Open Access
Hoshino, Noriko
Graduate Program:
Doctor of Philosophy
Document Type:
Date of Defense:
September 20, 2006
Committee Members:
  • Judith Fran Kroll, Committee Chair
  • Paola Eulalia Dussias, Committee Member
  • Richard Alan Carlson, Committee Member
  • Daniel J Weiss, Committee Member
  • Henry J Gerfen, Committee Member
  • language production
  • bilingualism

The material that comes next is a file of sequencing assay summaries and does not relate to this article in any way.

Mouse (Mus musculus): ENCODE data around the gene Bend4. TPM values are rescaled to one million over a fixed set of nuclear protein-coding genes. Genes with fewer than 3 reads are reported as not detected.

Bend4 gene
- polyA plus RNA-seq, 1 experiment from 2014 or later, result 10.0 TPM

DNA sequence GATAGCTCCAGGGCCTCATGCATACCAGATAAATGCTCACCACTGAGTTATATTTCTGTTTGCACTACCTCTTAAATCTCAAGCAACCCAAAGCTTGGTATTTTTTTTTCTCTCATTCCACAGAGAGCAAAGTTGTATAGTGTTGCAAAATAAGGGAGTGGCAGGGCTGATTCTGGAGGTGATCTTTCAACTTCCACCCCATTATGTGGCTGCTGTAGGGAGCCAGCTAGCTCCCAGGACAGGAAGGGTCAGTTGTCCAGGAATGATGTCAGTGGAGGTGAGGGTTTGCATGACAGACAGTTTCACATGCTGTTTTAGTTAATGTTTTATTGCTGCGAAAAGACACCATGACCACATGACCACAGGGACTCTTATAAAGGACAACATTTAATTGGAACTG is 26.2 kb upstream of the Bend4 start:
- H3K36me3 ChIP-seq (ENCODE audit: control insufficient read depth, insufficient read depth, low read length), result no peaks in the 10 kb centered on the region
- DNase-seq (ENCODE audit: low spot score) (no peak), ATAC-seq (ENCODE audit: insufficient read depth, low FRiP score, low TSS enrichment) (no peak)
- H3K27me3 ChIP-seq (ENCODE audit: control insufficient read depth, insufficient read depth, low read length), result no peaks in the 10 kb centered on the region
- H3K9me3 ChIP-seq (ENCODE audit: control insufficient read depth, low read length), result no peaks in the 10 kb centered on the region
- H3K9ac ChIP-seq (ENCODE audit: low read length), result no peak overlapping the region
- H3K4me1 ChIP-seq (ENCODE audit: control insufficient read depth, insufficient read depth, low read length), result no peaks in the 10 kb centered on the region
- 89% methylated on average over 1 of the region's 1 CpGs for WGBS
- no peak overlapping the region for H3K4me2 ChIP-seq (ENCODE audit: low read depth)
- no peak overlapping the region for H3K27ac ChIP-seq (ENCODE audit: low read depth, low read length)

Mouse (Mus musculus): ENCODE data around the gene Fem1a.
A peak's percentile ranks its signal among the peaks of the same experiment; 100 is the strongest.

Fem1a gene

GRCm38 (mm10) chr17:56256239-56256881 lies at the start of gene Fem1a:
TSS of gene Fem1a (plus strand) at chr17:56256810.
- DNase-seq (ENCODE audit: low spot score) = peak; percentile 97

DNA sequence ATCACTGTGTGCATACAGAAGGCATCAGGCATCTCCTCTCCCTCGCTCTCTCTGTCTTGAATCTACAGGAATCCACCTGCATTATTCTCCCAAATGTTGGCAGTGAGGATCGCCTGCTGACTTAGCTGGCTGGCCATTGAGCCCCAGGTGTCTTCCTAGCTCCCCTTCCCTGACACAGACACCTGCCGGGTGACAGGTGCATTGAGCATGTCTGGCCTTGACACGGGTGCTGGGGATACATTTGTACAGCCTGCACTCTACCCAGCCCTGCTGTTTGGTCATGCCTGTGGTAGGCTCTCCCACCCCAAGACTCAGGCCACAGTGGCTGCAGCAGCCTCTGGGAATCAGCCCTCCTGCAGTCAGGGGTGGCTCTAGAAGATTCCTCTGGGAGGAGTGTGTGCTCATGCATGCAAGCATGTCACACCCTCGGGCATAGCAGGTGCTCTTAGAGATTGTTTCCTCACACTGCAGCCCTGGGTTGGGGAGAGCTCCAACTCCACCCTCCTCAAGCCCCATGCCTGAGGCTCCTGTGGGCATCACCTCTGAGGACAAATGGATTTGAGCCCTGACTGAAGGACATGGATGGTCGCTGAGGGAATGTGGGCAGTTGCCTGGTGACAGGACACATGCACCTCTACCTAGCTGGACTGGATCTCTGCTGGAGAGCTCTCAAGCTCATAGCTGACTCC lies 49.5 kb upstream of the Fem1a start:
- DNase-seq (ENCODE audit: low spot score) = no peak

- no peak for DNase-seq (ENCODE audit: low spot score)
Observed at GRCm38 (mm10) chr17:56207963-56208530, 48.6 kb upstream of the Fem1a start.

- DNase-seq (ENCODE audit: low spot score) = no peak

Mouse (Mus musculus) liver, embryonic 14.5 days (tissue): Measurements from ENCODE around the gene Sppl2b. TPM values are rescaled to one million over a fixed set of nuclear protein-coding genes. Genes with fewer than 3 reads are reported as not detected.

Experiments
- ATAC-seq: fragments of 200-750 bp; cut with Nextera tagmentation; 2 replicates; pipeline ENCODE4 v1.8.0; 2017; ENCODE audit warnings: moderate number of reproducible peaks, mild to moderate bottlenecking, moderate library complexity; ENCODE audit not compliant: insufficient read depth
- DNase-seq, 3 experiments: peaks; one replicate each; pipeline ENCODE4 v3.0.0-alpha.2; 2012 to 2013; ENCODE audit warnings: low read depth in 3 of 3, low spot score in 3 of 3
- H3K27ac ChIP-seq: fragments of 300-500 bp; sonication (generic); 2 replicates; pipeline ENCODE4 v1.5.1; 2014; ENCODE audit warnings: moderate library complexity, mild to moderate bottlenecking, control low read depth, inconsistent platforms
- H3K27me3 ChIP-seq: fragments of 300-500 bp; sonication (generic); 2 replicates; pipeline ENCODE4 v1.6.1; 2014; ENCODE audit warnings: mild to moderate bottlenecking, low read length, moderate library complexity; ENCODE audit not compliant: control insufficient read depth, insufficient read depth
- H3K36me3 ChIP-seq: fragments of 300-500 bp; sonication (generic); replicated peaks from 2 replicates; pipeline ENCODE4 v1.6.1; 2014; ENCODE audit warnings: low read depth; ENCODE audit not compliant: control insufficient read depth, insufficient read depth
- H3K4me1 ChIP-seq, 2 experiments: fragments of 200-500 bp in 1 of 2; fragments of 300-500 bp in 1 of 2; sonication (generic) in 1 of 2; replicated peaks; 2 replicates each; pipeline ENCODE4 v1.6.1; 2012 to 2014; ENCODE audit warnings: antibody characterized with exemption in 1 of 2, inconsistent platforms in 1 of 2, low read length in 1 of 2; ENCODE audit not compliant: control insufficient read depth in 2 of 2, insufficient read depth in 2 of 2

Past research on bilingual production has been performed almost exclusively with bilinguals whose two languages share the same Roman alphabets. However, little research has examined the consequences of different script bilingualism on production. The primary goal of the present research was to determine whether language-specific differences, such as script, can modulate cross-language activation and the locus and manner of language selection in planning spoken words. To address this question, three experiments (simple picture naming, picture-word interference, and language switching) compared the performance of Japanese-English and Spanish-English bilinguals. In Experiment 1, bilinguals named cognate and noncognate pictures in each language. The results showed that both groups produced significant cognate facilitation in each language. The findings suggest that in the absence of the written lexical form, script differences do not function as a language cue to reduce cross-language activation. Furthermore, both languages appear to be activated to the level of the phonology. In Experiment 2, bilinguals named pictures in their L2 while ignoring visually presented distractor words in the L1. A critical finding in Experiment 2 was that both types of bilinguals showed phonological and translation facilitation, whereas only Spanish-English bilinguals demonstrated semantic interference and phono-translation facilitation. These results suggest that when the script is present in the task, different-script bilinguals are able to exploit perceptual information as a language cue to lexical access earlier than same script bilinguals. In Experiment 3, the bilinguals performed two language switching tasks, one with pictures and another with words. In each experiment they produced two names in L1 and two names in L2 in strict alternation. Although the two bilingual groups were similar in picture naming, Japanese-English bilinguals were slower in L2 than Spanish-English bilinguals in word naming, suggesting again that script differences create costs in mapping of orthography to phonology in L2. Taken together, the results of the three experiments suggest that although script differences cannot direct lexical access selectively, they allow the bilingual to select the language of production at an earlier point in speech planning when they are perceptually available. Implications for models of lexical access in bilingual production are discussed.